Meet Louise and David – landholders managing a precious place

26 Jul 2022

Although we live in tumultuous times, those at the frontline of saving our native species continue to quietly get on with the job.

Farmers Louise Freckelton and her partner David Bray are some of those who are actively protecting threatened plants and animals.

On their farm, Highfield Farm and Woodland, at Mt Adrah, 170 km west of Canberra, a conservation covenant permanently protects two-thirds of the 330-ha farm. The remaining one-third produces award winning lamb, beef and chicken alongside eco-tourism accommodation.

David Bray and Louise Freckelton with Livestock Guardian Dog Orsa and Poddy Dorper Raymond, by Lean Timms

For Louise and David, farming and conservation go hand in hand.

“For us, we can’t imagine farming without conservation,” Louise said.

While the focus of the conservation covenant is on protecting the Box Gum Grassy Woodland – one of Australia’s rarest habitats – multiple other species benefit.

“The conservation efforts don’t stop at the boundary of the conservation and farming land. We treat the whole place really.

“We are doing all sorts of projects, mostly with Landcare, to reintroduce paddock trees, fence off dams, protect waterways and revegetate old sheep camps,” Louise said.

Dusky Woodswallow nest on Highfield Farm and Woodland. The Dusky Woodswallow is vulnerable in NSW, by Louise Freckelton

Since moving to Highfield in late-2012, Louise has seen extensive recovery of native wildflowers as well as re-establishment of wattles, kurrajongs and yellow box eucalypts.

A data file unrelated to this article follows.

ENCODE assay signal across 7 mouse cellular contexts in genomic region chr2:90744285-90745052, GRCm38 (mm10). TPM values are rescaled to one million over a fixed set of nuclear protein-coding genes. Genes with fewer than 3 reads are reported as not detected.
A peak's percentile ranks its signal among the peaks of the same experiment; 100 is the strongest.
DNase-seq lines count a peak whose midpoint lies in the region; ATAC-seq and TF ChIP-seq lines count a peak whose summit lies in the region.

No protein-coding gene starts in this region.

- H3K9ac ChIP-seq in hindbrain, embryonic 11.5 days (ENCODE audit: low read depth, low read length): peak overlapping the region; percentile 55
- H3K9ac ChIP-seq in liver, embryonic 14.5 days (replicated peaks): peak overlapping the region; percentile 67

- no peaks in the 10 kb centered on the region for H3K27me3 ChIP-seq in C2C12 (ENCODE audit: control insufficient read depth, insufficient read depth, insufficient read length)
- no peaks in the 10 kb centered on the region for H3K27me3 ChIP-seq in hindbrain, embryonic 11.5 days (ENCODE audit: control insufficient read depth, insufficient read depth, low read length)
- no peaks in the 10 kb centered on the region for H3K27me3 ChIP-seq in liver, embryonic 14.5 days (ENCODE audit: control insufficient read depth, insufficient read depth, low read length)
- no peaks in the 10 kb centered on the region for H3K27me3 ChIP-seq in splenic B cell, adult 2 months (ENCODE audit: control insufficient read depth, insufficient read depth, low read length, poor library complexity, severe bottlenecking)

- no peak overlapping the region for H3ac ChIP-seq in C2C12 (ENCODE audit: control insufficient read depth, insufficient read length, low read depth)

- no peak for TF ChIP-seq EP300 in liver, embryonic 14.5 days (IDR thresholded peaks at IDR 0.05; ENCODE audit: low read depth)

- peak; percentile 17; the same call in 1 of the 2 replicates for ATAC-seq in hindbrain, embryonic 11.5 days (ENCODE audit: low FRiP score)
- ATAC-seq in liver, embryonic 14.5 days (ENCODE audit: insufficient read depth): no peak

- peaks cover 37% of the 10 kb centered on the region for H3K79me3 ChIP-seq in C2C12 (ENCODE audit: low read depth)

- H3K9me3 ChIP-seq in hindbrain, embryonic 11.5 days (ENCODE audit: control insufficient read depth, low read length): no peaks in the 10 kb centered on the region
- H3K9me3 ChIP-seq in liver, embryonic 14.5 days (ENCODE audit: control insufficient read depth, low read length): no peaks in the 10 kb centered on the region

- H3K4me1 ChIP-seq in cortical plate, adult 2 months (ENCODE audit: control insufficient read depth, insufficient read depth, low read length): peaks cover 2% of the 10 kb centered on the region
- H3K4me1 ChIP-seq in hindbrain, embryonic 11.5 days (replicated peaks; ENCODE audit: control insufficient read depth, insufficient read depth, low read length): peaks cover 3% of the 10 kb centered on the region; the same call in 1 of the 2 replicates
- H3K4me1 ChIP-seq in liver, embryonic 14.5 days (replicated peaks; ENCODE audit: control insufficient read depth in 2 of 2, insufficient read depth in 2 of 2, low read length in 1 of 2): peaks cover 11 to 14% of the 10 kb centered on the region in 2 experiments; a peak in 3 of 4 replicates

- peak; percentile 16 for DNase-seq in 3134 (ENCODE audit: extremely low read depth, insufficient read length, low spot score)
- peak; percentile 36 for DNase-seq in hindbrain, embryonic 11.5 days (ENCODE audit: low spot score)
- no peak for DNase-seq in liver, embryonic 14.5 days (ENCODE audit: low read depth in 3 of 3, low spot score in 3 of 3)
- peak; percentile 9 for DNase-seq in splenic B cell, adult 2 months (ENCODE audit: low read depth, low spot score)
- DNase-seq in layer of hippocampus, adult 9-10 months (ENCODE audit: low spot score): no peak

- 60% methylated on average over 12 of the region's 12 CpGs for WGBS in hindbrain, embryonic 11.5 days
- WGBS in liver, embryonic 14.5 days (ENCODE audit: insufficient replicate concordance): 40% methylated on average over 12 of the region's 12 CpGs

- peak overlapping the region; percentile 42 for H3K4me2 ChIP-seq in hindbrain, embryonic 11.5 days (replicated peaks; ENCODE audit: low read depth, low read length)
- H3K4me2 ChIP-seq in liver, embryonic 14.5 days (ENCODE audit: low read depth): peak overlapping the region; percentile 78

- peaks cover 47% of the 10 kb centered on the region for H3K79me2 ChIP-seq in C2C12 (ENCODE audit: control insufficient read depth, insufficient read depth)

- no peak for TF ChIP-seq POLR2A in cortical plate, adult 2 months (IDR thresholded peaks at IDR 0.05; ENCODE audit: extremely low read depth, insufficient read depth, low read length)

Louise believes that the improved biodiversity is linked to the overall health of the farm.

“We have 140 different bird species here and they help control insects. The trees provide shade and shelter onto our paddocks.

“So it’s a whole range of benefits that we see,” Louise said.

A project with Murrumbidgee Landcare is revegetating a part of Highfield’s conservation area that was not burnt during the 2019/2020 bushfires. The small parcel of unburnt remnant was spared the devastation that occurred across much of the farm and elsewhere. The project includes improving habitat for the Turquoise Parrot by installing nest boxes, as well as tree planting and pest control.

Once prevalent across eastern Australia from Mackay to Melbourne, the Turquoise Parrot is now listed as vulnerable in NSW.

A recent community workshop at Highfield brought together local landholders, bird lovers, school children and ecologists to see the work underway for the Turquoise Parrot.

The story of the nesting box project was recently aired on ABC TV and online.

At Highfield Louise will continue to focus her attention on the Turquoise Parrot, the Box Gum Grassy Woodland and all the native species on her farm.

“I now have 330 ha where I can have an impact on the world.

“If you can see revegetation happening, or if you can see more water birds visiting your dams, or more birds nesting in your paddocks, or whatever the measure is, it gives a great deal of work satisfaction and pleasure,” Louise said.

Read more stories of landholders actively managing land for nature.

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